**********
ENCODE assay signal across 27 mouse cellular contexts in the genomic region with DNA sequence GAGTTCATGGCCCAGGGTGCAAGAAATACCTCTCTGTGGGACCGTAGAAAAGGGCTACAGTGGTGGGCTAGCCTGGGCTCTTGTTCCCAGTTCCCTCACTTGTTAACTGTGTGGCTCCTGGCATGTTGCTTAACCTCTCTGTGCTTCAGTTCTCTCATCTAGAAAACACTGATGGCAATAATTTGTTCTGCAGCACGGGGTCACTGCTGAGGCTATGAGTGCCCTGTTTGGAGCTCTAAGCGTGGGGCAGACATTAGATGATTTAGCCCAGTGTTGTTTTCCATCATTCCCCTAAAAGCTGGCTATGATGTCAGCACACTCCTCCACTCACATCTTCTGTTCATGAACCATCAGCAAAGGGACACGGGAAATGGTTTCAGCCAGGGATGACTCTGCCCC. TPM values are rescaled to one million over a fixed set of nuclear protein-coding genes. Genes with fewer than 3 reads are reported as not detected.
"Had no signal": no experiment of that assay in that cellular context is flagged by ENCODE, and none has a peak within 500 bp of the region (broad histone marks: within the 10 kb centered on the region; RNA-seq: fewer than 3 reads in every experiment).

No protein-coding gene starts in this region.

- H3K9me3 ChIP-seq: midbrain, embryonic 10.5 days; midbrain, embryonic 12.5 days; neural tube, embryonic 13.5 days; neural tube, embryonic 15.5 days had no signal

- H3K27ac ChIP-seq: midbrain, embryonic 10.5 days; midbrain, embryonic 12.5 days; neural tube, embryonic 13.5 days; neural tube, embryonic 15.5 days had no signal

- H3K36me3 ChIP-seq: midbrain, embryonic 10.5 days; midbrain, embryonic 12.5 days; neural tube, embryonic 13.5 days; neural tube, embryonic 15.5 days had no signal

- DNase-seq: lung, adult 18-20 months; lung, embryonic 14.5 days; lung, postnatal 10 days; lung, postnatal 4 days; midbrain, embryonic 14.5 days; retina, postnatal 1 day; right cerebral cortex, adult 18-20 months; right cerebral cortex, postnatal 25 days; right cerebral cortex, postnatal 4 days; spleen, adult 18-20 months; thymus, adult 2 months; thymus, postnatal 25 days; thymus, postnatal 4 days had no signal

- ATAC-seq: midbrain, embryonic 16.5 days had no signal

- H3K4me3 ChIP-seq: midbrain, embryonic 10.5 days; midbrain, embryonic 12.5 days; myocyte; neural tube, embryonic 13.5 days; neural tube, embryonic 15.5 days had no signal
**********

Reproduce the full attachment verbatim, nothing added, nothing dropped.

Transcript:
ENCODE assay signal across 27 mouse cellular contexts in the genomic region with DNA sequence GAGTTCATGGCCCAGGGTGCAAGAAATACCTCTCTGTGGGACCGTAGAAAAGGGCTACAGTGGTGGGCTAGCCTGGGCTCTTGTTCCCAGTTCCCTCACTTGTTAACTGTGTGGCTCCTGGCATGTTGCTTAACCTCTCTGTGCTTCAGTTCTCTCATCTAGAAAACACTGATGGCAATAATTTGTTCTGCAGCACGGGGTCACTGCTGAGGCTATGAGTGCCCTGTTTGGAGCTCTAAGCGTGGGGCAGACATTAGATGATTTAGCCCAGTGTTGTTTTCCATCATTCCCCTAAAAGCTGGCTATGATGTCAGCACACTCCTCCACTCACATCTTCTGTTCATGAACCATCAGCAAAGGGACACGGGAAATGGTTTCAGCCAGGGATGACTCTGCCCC. TPM values are rescaled to one million over a fixed set of nuclear protein-coding genes. Genes with fewer than 3 reads are reported as not detected.
"Had no signal": no experiment of that assay in that cellular context is flagged by ENCODE, and none has a peak within 500 bp of the region (broad histone marks: within the 10 kb centered on the region; RNA-seq: fewer than 3 reads in every experiment).

No protein-coding gene starts in this region.

- H3K9me3 ChIP-seq: midbrain, embryonic 10.5 days; midbrain, embryonic 12.5 days; neural tube, embryonic 13.5 days; neural tube, embryonic 15.5 days had no signal

- H3K27ac ChIP-seq: midbrain, embryonic 10.5 days; midbrain, embryonic 12.5 days; neural tube, embryonic 13.5 days; neural tube, embryonic 15.5 days had no signal

- H3K36me3 ChIP-seq: midbrain, embryonic 10.5 days; midbrain, embryonic 12.5 days; neural tube, embryonic 13.5 days; neural tube, embryonic 15.5 days had no signal

- DNase-seq: lung, adult 18-20 months; lung, embryonic 14.5 days; lung, postnatal 10 days; lung, postnatal 4 days; midbrain, embryonic 14.5 days; retina, postnatal 1 day; right cerebral cortex, adult 18-20 months; right cerebral cortex, postnatal 25 days; right cerebral cortex, postnatal 4 days; spleen, adult 18-20 months; thymus, adult 2 months; thymus, postnatal 25 days; thymus, postnatal 4 days had no signal

- ATAC-seq: midbrain, embryonic 16.5 days had no signal

- H3K4me3 ChIP-seq: midbrain, embryonic 10.5 days; midbrain, embryonic 12.5 days; myocyte; neural tube, embryonic 13.5 days; neural tube, embryonic 15.5 days had no signal